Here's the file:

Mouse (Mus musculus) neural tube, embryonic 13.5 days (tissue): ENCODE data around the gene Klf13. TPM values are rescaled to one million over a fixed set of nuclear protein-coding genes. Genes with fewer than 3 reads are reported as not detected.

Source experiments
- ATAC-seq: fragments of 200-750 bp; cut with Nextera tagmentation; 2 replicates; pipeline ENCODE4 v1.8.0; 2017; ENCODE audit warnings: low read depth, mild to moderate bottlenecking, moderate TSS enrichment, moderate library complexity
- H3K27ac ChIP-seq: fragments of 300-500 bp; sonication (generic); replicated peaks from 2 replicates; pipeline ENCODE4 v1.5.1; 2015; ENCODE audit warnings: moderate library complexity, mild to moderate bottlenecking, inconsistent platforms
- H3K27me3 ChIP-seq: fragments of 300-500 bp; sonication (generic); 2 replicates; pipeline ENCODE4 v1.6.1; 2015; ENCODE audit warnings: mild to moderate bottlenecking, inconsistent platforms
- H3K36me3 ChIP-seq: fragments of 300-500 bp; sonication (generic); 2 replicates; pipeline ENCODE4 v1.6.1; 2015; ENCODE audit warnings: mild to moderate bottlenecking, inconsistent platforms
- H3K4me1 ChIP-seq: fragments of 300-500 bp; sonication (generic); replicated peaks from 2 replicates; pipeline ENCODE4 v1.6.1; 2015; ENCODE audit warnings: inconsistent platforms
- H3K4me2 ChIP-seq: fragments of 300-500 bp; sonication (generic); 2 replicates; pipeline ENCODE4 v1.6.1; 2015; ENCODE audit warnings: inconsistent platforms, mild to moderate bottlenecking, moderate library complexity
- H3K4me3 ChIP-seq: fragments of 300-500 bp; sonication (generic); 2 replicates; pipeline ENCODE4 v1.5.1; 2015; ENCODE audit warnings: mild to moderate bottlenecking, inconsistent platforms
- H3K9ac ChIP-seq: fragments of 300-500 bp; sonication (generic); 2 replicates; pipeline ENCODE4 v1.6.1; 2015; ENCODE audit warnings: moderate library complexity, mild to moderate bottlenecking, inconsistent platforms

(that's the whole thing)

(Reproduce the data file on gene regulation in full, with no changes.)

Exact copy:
Mouse (Mus musculus) neural tube, embryonic 13.5 days (tissue): ENCODE data around the gene Klf13. TPM values are rescaled to one million over a fixed set of nuclear protein-coding genes. Genes with fewer than 3 reads are reported as not detected.

Source experiments
- ATAC-seq: fragments of 200-750 bp; cut with Nextera tagmentation; 2 replicates; pipeline ENCODE4 v1.8.0; 2017; ENCODE audit warnings: low read depth, mild to moderate bottlenecking, moderate TSS enrichment, moderate library complexity
- H3K27ac ChIP-seq: fragments of 300-500 bp; sonication (generic); replicated peaks from 2 replicates; pipeline ENCODE4 v1.5.1; 2015; ENCODE audit warnings: moderate library complexity, mild to moderate bottlenecking, inconsistent platforms
- H3K27me3 ChIP-seq: fragments of 300-500 bp; sonication (generic); 2 replicates; pipeline ENCODE4 v1.6.1; 2015; ENCODE audit warnings: mild to moderate bottlenecking, inconsistent platforms
- H3K36me3 ChIP-seq: fragments of 300-500 bp; sonication (generic); 2 replicates; pipeline ENCODE4 v1.6.1; 2015; ENCODE audit warnings: mild to moderate bottlenecking, inconsistent platforms
- H3K4me1 ChIP-seq: fragments of 300-500 bp; sonication (generic); replicated peaks from 2 replicates; pipeline ENCODE4 v1.6.1; 2015; ENCODE audit warnings: inconsistent platforms
- H3K4me2 ChIP-seq: fragments of 300-500 bp; sonication (generic); 2 replicates; pipeline ENCODE4 v1.6.1; 2015; ENCODE audit warnings: inconsistent platforms, mild to moderate bottlenecking, moderate library complexity
- H3K4me3 ChIP-seq: fragments of 300-500 bp; sonication (generic); 2 replicates; pipeline ENCODE4 v1.5.1; 2015; ENCODE audit warnings: mild to moderate bottlenecking, inconsistent platforms
- H3K9ac ChIP-seq: fragments of 300-500 bp; sonication (generic); 2 replicates; pipeline ENCODE4 v1.6.1; 2015; ENCODE audit warnings: moderate library complexity, mild to moderate bottlenecking, inconsistent platforms